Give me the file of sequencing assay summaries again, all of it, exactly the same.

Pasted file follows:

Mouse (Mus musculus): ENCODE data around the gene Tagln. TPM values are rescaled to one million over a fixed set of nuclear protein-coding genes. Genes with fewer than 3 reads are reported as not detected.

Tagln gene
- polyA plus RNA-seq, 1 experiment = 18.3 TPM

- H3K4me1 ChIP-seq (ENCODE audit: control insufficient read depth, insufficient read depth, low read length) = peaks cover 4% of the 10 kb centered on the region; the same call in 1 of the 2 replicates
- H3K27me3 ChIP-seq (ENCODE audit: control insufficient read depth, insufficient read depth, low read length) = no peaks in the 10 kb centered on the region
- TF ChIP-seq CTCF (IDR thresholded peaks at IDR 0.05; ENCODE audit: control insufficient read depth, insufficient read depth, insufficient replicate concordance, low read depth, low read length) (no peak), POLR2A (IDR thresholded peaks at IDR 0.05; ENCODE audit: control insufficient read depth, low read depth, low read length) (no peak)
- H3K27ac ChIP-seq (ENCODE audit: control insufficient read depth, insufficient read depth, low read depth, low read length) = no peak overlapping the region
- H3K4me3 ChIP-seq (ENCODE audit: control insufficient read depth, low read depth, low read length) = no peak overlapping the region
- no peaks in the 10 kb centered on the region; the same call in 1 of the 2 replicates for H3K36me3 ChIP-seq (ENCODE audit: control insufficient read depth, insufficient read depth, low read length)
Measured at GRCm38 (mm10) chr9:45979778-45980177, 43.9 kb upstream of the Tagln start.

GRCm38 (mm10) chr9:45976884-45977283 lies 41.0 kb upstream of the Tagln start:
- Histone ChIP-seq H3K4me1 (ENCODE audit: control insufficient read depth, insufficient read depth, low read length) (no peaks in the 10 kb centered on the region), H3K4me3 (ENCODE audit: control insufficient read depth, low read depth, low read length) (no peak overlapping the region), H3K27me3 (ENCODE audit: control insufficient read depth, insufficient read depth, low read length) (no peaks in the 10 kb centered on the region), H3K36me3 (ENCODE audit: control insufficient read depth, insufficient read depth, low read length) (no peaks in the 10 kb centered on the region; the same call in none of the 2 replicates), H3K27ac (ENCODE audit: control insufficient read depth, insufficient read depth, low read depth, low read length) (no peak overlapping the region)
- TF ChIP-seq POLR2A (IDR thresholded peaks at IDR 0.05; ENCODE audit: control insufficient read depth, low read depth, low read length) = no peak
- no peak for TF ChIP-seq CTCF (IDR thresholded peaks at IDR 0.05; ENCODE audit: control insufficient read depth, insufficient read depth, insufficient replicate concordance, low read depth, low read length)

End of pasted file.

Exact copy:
Mouse (Mus musculus): ENCODE data around the gene Tagln. TPM values are rescaled to one million over a fixed set of nuclear protein-coding genes. Genes with fewer than 3 reads are reported as not detected.

Tagln gene
- polyA plus RNA-seq, 1 experiment = 18.3 TPM

- H3K4me1 ChIP-seq (ENCODE audit: control insufficient read depth, insufficient read depth, low read length) = peaks cover 4% of the 10 kb centered on the region; the same call in 1 of the 2 replicates
- H3K27me3 ChIP-seq (ENCODE audit: control insufficient read depth, insufficient read depth, low read length) = no peaks in the 10 kb centered on the region
- TF ChIP-seq CTCF (IDR thresholded peaks at IDR 0.05; ENCODE audit: control insufficient read depth, insufficient read depth, insufficient replicate concordance, low read depth, low read length) (no peak), POLR2A (IDR thresholded peaks at IDR 0.05; ENCODE audit: control insufficient read depth, low read depth, low read length) (no peak)
- H3K27ac ChIP-seq (ENCODE audit: control insufficient read depth, insufficient read depth, low read depth, low read length) = no peak overlapping the region
- H3K4me3 ChIP-seq (ENCODE audit: control insufficient read depth, low read depth, low read length) = no peak overlapping the region
- no peaks in the 10 kb centered on the region; the same call in 1 of the 2 replicates for H3K36me3 ChIP-seq (ENCODE audit: control insufficient read depth, insufficient read depth, low read length)
Measured at GRCm38 (mm10) chr9:45979778-45980177, 43.9 kb upstream of the Tagln start.

GRCm38 (mm10) chr9:45976884-45977283 lies 41.0 kb upstream of the Tagln start:
- Histone ChIP-seq H3K4me1 (ENCODE audit: control insufficient read depth, insufficient read depth, low read length) (no peaks in the 10 kb centered on the region), H3K4me3 (ENCODE audit: control insufficient read depth, low read depth, low read length) (no peak overlapping the region), H3K27me3 (ENCODE audit: control insufficient read depth, insufficient read depth, low read length) (no peaks in the 10 kb centered on the region), H3K36me3 (ENCODE audit: control insufficient read depth, insufficient read depth, low read length) (no peaks in the 10 kb centered on the region; the same call in none of the 2 replicates), H3K27ac (ENCODE audit: control insufficient read depth, insufficient read depth, low read depth, low read length) (no peak overlapping the region)
- TF ChIP-seq POLR2A (IDR thresholded peaks at IDR 0.05; ENCODE audit: control insufficient read depth, low read depth, low read length) = no peak
- no peak for TF ChIP-seq CTCF (IDR thresholded peaks at IDR 0.05; ENCODE audit: control insufficient read depth, insufficient read depth, insufficient replicate concordance, low read depth, low read length)